3 Ответы Последний ответ: 19.04.2007 17:24, автор: Mannamal-Oracle

    Class as values in RDF

      I have the following problem... I have a bunch of triples of the form

      osgb1 hasForm Heath
      osgb2 hasForm ConiferousTrees
      Heath rdf:subClassOf Vegetation
      ConiferousTrees rdf:subClassOf Vegetation
      Vegetation rdf:subClassOf Land

      I then want to find objects with a given form, and I want to be able to query up and at all levels in my hierarchy. So for example "find me things with form Heath" would return osgb1, and "find me things with form Vegetation" would return both osgb1 and osgb2.

      The problem here is that the object in the triples is a class, and also

      osgb1 hasForm Heath

      does not entail

      osgb1 hasForm Vegetation

      I suppose what I really would like to say (if I had OWL) is:

      osgb1 rdf:type hasForm some Heath

      However, we cannot do this in RDF/Oracle (yet). Current SWBP recommend creating an instance for each class as follows:

      land rdf:type Land
      heath rdf:type Heath

      then constructing triples of the form:

      osgb hasForm heath

      and then if I want to find all the "Land" I do a SPARQL query like:

      select ?x
      ?x hasForm ?y
      ?y rdf:type Land

      This should work, but seems potentially clunky.

      Just curious if anyone has tried alternative solutions to this problem, or has an experience of how it scales.


        • 1. Re: Class as values in RDF
          Hi John,

          Scaling should not be an issue. Defining an instance for every class would at worst double the number of triples (if every triple contained a class for which you will be defining an instance). Entailing and querying will of course be a little slower with double the data, but since the Oracle RDF store scales well, the slow down in performance will not be directly proportional to the fact that the number of triples doubled. Depending on the absolute number of triples, queries will be slightly slower but barely so. With the type of queries you have outlined above there is likely to be no noticeable difference because of the internal indexes that are built on the data.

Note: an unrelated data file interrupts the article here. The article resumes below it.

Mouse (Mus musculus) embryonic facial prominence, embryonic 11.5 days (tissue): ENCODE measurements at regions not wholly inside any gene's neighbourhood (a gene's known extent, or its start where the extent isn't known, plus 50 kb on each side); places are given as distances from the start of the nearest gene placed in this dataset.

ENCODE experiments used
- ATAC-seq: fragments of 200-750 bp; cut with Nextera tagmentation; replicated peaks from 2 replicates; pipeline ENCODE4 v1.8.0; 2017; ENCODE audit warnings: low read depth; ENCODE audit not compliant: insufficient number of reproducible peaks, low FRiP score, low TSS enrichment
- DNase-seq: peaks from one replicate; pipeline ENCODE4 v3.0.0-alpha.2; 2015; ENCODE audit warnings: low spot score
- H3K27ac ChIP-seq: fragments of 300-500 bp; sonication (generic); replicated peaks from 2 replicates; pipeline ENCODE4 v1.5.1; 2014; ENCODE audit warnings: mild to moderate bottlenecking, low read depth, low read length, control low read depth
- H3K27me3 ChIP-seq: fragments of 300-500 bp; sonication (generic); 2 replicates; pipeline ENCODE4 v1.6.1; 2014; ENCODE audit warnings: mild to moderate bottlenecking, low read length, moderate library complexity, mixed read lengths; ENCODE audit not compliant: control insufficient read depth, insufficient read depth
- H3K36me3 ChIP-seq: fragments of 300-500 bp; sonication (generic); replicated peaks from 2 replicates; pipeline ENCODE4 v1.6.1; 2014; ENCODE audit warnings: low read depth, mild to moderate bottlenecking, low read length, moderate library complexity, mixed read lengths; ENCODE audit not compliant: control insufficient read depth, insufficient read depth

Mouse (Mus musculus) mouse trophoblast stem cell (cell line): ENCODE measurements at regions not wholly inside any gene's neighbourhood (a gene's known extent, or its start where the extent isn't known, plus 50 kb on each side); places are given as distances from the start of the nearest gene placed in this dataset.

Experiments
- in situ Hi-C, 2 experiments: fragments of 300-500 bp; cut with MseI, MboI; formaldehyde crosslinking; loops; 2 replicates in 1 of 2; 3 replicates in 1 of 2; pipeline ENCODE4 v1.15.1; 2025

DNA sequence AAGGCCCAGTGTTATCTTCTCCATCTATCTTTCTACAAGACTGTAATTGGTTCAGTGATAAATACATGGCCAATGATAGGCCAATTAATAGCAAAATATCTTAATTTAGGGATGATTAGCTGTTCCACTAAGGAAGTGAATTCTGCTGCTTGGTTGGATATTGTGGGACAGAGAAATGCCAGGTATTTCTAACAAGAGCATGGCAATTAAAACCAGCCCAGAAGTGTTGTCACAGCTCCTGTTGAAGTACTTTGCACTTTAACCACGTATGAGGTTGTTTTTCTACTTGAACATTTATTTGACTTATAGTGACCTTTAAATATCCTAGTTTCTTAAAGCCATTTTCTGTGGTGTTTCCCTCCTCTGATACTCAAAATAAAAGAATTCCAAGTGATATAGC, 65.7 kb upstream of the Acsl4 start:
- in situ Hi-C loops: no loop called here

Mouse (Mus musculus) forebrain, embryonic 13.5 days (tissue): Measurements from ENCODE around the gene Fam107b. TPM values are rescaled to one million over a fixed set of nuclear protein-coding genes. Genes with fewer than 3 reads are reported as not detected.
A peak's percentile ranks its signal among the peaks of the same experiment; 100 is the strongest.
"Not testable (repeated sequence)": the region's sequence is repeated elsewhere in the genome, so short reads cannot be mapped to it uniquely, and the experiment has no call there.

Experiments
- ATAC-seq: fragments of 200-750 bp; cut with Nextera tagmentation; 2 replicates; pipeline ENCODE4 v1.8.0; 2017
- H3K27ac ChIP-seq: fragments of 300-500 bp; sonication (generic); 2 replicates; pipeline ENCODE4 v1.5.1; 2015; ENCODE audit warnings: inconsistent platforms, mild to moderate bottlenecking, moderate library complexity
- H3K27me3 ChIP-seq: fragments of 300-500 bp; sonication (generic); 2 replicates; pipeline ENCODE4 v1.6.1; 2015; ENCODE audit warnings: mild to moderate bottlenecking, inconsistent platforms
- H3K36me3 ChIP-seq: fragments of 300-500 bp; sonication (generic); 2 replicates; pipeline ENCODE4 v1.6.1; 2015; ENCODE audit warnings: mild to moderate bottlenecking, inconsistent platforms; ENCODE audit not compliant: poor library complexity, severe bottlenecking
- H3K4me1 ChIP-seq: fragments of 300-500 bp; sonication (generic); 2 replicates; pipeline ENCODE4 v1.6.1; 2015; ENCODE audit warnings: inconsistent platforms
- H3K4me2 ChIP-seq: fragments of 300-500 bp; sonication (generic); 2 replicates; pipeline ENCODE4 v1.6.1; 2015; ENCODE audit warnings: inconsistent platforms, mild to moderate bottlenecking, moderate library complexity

I would also be curious to know whether other alternatives have been tried by other users.

          I wonder whether the usage of user-defined rules available in Oracle RDF would help. For instance, defining a rule that:
          (osgb1 hasForm Heath) and (Heath subClassOf Vegetation)
          => (osgb1 hasForm Vegetation)

          and a transitive property rule:
          (Heath subClassOf Vegetation) and (Vegetation subClassOf Land)
          => (Heath subClassOf Land)

          I wonder whether this makes sense with the semantics you have in mind for your data?

          • 2. Re: Class as values in RDF
            This is exactly what OWL is for and exactly the problem I have. How long until Oracle rolls out OWL support in queries?
            • 3. Re: Class as values in RDF

              Support for a subset of OWL are planned in the next release, which will be later this year. Please see the post at Oracle 11g and changes in RDF support? for some details on what is planned.